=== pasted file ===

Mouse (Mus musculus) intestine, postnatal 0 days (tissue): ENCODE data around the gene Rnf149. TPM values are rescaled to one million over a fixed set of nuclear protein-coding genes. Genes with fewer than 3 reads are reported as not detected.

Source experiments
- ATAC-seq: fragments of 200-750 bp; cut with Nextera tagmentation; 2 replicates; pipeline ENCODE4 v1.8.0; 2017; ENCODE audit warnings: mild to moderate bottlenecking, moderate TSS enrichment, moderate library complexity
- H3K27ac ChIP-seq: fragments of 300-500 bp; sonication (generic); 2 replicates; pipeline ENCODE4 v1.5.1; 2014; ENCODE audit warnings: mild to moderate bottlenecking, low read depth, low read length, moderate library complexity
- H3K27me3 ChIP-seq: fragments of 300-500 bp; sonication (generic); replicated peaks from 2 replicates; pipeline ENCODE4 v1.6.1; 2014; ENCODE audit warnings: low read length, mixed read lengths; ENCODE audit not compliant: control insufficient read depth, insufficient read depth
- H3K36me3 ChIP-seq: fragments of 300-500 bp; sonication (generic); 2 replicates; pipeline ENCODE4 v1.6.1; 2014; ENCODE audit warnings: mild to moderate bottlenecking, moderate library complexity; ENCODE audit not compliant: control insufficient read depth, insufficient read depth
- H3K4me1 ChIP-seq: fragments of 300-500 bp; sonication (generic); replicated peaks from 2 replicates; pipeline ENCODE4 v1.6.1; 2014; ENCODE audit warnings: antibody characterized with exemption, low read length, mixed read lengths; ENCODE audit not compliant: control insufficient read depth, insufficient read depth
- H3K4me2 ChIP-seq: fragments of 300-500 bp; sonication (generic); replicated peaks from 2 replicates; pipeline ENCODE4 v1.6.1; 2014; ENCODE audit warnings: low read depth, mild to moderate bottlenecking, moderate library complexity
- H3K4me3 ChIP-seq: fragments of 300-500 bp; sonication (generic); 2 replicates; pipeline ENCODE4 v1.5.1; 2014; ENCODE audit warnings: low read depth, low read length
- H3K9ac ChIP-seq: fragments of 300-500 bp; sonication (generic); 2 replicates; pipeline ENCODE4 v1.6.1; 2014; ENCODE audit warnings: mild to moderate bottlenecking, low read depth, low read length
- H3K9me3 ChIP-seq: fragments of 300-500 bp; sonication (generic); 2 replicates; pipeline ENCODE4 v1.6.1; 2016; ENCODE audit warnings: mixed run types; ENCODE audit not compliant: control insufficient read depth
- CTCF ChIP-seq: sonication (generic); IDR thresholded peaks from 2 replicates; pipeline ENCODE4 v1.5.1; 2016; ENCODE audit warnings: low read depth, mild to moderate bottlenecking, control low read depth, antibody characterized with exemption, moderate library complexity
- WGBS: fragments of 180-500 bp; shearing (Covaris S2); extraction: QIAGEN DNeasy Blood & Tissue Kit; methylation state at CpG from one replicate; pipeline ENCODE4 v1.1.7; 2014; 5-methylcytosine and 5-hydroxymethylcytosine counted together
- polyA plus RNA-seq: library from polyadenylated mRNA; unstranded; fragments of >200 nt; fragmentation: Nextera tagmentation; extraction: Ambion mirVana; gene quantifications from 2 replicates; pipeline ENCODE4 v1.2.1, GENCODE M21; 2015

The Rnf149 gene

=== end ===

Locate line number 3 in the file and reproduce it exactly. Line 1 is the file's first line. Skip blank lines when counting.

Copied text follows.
- ATAC-seq: fragments of 200-750 bp; cut with Nextera tagmentation; 2 replicates; pipeline ENCODE4 v1.8.0; 2017; ENCODE audit warnings: mild to moderate bottlenecking, moderate TSS enrichment, moderate library complexity